Rising above two existing art-deco buildings, Jameson House is a new tower located at the heart of Vancouver’s heritage district. The scheme continues the practice’s investigation into contemporary interventions within historic structures, explored previously in a high-rise context with the Hearst Tower in New York. The project is also an example of a building that combines living and working in one location, encouraging social activity and balancing energy consumption between its mix of daytime and night-time uses.
The project involves the restoration of the A-listed 1921 Ceperley Rounsfell Building – returning the entire internal double-height volume to its original configuration – and the retention of the facade of the B-listed Royal Financial Building, dating from1929. The new tower comprises ten storeys of offices, including shops and a restaurant, and twenty-six storeys of apartments with underground parking. The relatively even twenty-four-hour spread of energy demands has enabled full advantage to be taken of a central cogeneration plant – the first of its kind to be used in Vancouver. It is planned to run on bio-diesel as primary fuel and combined with an absorption cooling plant can supplement both cooling and electricity requirements for the building.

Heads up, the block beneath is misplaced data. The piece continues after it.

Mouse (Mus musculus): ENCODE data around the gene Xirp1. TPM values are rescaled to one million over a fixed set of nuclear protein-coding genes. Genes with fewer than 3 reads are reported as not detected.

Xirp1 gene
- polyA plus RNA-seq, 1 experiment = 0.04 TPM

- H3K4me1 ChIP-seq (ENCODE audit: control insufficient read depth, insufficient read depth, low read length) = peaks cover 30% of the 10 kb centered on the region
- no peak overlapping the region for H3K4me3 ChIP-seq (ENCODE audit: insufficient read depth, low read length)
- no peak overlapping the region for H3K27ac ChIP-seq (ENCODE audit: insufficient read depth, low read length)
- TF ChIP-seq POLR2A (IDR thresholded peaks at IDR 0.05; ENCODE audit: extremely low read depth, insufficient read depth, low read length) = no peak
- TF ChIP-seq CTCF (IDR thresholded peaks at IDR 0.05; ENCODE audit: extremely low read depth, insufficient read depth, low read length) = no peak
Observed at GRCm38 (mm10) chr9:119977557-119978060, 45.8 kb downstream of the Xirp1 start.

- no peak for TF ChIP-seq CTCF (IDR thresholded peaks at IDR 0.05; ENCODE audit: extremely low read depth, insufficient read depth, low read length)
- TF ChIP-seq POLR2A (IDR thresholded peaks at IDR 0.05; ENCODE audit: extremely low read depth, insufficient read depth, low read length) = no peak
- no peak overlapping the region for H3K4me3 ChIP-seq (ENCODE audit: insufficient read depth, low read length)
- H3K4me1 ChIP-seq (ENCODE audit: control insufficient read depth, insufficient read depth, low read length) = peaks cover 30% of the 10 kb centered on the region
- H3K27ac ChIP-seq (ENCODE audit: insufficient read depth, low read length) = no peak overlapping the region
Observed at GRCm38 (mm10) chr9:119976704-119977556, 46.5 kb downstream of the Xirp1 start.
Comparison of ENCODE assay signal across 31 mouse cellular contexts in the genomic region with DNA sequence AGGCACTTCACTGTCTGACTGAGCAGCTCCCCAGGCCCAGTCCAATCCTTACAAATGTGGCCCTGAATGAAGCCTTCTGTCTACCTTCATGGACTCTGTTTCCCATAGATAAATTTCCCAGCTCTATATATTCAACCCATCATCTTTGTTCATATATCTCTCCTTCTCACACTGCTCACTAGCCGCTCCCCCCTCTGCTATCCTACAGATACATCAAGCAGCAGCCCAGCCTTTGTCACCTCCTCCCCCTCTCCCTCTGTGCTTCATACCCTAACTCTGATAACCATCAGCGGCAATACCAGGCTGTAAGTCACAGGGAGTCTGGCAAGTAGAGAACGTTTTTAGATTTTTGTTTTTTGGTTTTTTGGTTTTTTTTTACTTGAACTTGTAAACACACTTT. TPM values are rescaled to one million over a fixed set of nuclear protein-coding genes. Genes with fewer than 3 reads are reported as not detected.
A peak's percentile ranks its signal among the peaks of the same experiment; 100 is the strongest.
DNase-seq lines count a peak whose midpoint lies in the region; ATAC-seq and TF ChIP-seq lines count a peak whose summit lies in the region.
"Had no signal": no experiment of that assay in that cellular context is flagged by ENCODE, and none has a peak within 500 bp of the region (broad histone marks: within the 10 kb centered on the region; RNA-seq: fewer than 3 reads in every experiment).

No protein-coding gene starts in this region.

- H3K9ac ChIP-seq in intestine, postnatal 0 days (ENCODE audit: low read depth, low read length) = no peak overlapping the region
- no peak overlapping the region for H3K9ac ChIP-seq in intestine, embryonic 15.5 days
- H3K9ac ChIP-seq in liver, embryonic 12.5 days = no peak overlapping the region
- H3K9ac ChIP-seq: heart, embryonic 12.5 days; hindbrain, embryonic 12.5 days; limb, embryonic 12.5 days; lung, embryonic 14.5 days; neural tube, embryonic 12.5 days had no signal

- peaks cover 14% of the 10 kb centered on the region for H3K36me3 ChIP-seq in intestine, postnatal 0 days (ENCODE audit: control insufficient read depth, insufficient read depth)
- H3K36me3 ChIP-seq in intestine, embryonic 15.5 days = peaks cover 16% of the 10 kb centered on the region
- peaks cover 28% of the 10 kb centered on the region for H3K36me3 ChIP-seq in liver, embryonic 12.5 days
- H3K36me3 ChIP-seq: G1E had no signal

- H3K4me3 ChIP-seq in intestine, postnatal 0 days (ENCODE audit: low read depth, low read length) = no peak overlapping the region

Developed in response to the local climate, the concept for Jameson House has been sensitive to seasonal sun paths, prevailing winds, humidity levels, air temperatures and precipitation rates specific to the location. Directional wind profiles and solar exposure have been used to help determine the facade design and external building form to achieve lower thermal loads and opportunities for open balconies and natural ventilation. Jameson House will also be a green building in a more literal sense. The top of the tower, the balconies, and a roof terrace at level 4 will be green spaces, introducing planting and trees to the precinct area, irrigated naturally via a rainwater harvesting system.